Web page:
Adding bytes to the lexicographic key from primitive data types (finite orders) can be done
using the functions TSODLULS_add_bytes_to_key_from_uint... in TSODLULS_finite_orders.c.
For this you must give padding parameters.
These parameters will depend of the order you want to sort by.


----------------------------------------------------------------------------
Sorting
----------------------------------------------------------------------------

Sorting algorithms suited for "nextified" keys are available in TSODLULS_sorting_long_orders.c
and in TSODLULS_sorting_short_orders.c.
We plan to add new "best-in-class" algorithms there, for general/stable sorting.


----------------------------------------------------------------------------
Short and long orders
----------------------------------------------------------------------------

Because the keys are strings, we can distinguish between "short" orders,
where the keys are at most 64 bits long, and "long" orders where the keys
may be longer than 64 bits.
It is somewhat arbitrary to put the limit at 64 bits but it corresponds to
current hardware characteristics.
Because of this distinction, the cells of the array to be sorted may be of two types:
short cells with a pointer to the object to be sorted and a 64-bit unsigned integer key,
long cells with a pointer to the object to be sorted and a pointer to a string key
(a counter for the real size of the key and a counter for the allocated size of the key).
Initialization and allocation of the cells are helped by the functions in
TSODLULS_misc.c


----------------------------------------------------------------------------
Comparison functions
----------------------------------------------------------------------------

With the classical "comparison function" paradigm, you need comparison black box
functions to sort objects. Some comparison functions are available in
TSDLULS_comparison.c. They are needed for tests and benchmarks and also because
we aim at generating most efficient code. It means that using comparison model in
some cases will be needed.


----------------------------------------------------------------------------
Code style
----------------------------------------------------------------------------

This library contains code in C and also helper scripts in PHP.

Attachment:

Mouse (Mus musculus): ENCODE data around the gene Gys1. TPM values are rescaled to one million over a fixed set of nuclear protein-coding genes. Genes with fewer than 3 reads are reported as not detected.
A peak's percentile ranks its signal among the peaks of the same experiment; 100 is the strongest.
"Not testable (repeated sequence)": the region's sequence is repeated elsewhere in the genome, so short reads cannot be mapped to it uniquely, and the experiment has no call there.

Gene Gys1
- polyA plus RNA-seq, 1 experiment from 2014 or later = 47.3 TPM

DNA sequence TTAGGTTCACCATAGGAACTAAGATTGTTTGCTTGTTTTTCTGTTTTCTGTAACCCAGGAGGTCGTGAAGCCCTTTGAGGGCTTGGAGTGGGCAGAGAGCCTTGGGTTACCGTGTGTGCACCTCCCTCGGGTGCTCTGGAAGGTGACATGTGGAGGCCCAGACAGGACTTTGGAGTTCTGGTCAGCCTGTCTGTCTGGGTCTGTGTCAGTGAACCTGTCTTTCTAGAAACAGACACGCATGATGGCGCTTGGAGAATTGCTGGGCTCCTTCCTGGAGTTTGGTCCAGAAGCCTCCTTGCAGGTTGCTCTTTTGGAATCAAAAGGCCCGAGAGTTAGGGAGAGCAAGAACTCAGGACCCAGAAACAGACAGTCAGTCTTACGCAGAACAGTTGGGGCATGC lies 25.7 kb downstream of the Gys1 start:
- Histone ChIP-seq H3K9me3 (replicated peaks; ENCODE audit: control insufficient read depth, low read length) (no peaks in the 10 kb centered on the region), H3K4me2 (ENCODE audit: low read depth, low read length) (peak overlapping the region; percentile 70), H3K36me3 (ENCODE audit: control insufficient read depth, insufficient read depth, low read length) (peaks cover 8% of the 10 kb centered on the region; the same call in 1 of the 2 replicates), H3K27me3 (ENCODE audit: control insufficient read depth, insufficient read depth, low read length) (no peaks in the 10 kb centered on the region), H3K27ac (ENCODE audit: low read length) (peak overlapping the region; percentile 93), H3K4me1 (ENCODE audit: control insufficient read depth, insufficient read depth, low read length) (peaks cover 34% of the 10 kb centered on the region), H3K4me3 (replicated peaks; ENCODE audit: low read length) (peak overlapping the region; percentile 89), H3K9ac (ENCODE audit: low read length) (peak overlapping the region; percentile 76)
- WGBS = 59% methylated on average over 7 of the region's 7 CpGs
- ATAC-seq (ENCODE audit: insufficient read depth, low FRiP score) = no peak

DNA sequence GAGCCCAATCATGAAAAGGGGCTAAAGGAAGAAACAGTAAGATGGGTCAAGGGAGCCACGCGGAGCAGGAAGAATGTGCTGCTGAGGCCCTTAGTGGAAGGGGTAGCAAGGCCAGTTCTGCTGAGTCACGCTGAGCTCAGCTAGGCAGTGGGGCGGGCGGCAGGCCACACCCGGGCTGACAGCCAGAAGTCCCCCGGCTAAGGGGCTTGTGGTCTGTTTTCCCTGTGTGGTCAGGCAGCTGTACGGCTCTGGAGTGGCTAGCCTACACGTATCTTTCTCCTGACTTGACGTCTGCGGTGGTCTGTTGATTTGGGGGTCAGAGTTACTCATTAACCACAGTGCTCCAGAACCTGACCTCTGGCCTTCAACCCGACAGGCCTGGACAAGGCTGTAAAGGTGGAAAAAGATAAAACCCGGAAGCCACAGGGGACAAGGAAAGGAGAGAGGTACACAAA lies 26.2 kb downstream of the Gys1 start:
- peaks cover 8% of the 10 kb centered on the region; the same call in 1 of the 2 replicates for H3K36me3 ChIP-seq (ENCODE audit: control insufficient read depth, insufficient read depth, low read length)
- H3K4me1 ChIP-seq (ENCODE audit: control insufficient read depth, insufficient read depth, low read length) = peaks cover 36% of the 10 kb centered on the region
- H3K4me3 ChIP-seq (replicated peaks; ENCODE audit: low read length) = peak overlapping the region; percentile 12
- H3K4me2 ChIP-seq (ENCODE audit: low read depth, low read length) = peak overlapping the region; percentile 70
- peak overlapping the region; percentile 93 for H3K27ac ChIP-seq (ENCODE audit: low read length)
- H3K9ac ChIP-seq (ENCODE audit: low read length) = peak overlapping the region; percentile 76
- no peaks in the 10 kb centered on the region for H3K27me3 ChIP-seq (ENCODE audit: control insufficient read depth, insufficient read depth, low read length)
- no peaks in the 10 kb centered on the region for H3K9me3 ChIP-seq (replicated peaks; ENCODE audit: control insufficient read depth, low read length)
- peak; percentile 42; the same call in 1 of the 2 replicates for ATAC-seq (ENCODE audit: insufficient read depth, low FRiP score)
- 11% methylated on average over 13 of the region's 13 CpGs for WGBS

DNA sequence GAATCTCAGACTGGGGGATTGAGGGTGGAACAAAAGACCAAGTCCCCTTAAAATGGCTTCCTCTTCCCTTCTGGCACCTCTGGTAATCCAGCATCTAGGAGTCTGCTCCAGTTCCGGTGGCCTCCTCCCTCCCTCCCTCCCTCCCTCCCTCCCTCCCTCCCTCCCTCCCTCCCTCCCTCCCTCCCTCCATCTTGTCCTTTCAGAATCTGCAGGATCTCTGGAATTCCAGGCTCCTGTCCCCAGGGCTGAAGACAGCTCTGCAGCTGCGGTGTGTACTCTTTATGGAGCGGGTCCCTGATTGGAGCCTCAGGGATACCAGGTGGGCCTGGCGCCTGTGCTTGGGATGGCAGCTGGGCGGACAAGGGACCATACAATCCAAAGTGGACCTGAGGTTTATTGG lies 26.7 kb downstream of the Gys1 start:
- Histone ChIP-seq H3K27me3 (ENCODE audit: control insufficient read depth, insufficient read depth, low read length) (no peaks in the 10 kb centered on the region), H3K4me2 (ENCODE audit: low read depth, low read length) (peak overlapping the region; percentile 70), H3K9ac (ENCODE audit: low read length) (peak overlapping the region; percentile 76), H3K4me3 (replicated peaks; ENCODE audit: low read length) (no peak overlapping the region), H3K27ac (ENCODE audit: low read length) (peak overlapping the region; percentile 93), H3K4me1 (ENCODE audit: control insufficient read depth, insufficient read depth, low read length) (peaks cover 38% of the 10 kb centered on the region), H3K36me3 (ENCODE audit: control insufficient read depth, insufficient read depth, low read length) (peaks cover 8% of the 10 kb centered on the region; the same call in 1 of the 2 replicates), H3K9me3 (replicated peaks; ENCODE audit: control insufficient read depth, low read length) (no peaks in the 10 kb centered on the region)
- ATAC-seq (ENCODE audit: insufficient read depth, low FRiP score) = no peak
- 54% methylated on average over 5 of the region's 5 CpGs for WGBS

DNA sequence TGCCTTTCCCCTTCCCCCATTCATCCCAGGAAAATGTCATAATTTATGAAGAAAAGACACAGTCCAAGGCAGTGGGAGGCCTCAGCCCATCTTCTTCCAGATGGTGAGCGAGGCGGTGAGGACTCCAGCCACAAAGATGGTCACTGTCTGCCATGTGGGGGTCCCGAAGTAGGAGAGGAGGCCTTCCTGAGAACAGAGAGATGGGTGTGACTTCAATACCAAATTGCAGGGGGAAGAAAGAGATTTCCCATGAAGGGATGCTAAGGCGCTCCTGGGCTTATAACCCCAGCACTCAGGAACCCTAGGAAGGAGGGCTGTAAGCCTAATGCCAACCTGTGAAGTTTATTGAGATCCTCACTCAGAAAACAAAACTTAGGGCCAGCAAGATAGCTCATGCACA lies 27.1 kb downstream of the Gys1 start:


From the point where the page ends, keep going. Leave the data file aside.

We use the following code style:
- loose Systems Hungarian notation for variables (see wikipedia):
  -- i before an integer
  -- c before a character
  -- s before a string (pointer to char)
  -- f before a floating point number (float, double, etc.)
  -- arr before an array
  -- p before a pointer
- snake case in C code for variables and functions:
  - i_number_of_elements
  - c_current_byte
  - s_name (this is a pointer for an array)
  - f_weigth
  - arr_i_elements for an array of integers (this is also a pointer for an array)
  - p_i_number_of_elements (it may be the parameter of a function that returns
      an error code and initializes the number of elements)
- camel case in PHP code for variable and functions:
  - iNumberOfElements
  - cCurrentByte
  - sName
  - fWeigth
  - arrIElements for an array of integers
- when needed we use "strict" Systems Hungarian notation,
  this is useful in tests and benchmarks where we have all primitive data types in one place.
  Instead of creating variable names, we just abbreviate the data types:
  - ui_8 or ui8 for some unsigned integer on 8 bits
  - i_32_2 or i32_2 for some signed integer on 32 bits and name i_32 or i32 was already taken...
- We use two spaces indent without tabs.
- We try to avoid long lines using frequent line returns:
  -- with single indent when continuing a line of "declarative" or condition code
     (function signature and condition in an "if")
  -- with double indent when continuing a line of "imperative" code (function call, expression).
- We see "blocks" as triangles (when they are too big to fit in one line):

  ------->
         /
        /
       /
      /
     /
    /
   /
  /

  The first arrow (ok it's poor ascii art ;P) is horizontal from left to right,
  and the second arrow is diagonal from upright to downleft (it slices through the code).

  Examples of blocks:
  -- function signature
    void foo(             <--------- header of the block (horizontal arrow)
      type1 param1,       <--------- content of the block (sliced through by the diagonal arrow)
      type2 param2,       <--------- content of the block (sliced through by the diagonal arrow)